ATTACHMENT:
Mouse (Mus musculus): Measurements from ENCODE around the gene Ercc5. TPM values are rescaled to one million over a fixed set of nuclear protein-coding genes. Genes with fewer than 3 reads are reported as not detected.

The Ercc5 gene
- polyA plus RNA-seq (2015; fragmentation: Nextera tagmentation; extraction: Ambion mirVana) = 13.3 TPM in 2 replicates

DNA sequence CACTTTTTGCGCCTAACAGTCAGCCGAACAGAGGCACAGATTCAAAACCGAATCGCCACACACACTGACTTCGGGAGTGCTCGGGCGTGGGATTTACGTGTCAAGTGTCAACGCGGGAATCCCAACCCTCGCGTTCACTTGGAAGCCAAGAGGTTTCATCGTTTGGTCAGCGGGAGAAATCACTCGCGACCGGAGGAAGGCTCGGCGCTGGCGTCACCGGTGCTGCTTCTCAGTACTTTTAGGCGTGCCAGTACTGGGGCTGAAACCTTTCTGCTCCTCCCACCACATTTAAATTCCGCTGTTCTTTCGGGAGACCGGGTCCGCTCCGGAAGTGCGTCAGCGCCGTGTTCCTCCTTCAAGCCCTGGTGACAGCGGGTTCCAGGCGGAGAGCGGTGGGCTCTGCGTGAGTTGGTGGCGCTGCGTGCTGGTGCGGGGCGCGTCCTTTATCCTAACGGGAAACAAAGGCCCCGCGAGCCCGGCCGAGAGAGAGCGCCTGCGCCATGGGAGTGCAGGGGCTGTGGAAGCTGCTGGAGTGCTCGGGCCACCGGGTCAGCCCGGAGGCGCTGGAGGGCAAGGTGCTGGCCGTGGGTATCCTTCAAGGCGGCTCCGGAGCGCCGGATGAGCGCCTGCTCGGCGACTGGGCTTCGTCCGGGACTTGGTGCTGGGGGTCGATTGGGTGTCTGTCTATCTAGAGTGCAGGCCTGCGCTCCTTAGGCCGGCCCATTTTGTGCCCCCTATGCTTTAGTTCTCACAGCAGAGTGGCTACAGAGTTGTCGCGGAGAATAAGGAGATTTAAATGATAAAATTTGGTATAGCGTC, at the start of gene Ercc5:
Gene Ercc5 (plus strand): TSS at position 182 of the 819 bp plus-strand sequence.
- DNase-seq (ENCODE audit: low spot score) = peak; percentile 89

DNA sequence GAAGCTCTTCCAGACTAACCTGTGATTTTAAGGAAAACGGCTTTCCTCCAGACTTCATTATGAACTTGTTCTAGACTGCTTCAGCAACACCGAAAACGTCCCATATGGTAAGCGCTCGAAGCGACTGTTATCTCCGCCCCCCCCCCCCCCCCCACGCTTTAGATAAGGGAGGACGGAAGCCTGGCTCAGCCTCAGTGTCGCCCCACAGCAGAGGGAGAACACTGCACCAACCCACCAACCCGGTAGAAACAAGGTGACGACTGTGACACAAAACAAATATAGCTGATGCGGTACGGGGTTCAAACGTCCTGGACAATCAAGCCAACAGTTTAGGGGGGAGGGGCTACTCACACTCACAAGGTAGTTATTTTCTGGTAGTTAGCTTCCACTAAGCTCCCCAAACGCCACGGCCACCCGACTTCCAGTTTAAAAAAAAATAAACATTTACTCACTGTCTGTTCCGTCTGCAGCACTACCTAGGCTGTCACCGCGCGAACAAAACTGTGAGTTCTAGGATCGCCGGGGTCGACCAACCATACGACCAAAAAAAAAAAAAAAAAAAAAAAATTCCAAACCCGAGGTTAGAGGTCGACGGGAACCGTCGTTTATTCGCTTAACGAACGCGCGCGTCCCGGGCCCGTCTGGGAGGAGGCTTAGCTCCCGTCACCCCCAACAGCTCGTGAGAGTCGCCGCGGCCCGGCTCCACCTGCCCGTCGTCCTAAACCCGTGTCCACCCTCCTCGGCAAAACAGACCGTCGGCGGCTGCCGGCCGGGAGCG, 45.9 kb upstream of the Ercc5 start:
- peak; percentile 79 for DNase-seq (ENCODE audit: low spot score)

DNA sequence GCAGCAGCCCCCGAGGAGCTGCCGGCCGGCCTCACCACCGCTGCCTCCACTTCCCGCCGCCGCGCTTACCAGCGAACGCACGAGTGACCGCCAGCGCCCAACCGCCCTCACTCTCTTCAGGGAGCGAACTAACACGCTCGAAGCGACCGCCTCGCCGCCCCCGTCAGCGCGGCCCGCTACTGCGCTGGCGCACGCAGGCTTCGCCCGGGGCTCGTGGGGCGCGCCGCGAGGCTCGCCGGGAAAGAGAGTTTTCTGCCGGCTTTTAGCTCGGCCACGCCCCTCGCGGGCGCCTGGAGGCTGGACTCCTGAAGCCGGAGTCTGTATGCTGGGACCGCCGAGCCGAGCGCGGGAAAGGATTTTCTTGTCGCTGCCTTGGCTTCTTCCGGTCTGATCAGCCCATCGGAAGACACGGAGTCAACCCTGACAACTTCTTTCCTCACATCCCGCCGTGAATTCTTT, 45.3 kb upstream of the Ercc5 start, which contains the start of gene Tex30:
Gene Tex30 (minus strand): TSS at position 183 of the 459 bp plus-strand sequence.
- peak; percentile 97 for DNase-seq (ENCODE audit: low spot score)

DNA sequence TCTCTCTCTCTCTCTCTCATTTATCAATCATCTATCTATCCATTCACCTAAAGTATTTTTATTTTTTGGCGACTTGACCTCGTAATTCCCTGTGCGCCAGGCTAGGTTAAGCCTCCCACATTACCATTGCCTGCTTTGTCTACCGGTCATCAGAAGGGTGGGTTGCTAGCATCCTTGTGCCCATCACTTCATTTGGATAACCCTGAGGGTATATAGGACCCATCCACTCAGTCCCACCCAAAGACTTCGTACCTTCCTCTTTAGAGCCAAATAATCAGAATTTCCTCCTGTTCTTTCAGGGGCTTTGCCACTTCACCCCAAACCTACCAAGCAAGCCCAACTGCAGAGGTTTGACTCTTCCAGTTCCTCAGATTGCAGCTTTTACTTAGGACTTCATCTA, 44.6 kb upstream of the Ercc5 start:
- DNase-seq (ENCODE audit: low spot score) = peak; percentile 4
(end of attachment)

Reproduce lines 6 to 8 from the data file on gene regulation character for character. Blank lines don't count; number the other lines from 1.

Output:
- DNase-seq (ENCODE audit: low spot score) = peak; percentile 89

DNA sequence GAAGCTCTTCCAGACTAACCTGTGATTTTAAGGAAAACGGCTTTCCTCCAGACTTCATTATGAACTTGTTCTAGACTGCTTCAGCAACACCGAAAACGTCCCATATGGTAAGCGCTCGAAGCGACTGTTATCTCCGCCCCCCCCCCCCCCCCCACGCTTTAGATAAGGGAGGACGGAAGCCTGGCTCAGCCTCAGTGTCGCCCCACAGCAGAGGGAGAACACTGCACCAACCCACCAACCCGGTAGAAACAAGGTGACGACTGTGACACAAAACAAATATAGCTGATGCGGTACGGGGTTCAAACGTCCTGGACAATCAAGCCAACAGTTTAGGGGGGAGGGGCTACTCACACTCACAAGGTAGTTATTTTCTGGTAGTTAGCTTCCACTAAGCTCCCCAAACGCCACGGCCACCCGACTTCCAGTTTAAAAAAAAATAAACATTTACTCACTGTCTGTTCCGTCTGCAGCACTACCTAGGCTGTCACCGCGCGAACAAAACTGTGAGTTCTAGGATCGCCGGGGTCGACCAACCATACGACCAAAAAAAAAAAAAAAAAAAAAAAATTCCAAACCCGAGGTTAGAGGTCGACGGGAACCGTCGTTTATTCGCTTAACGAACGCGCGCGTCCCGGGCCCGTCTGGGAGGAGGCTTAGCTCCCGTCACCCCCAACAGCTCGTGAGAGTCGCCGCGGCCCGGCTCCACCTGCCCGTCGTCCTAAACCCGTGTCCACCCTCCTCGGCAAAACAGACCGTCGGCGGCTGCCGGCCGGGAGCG, 45.9 kb upstream of the Ercc5 start:
- peak; percentile 79 for DNase-seq (ENCODE audit: low spot score)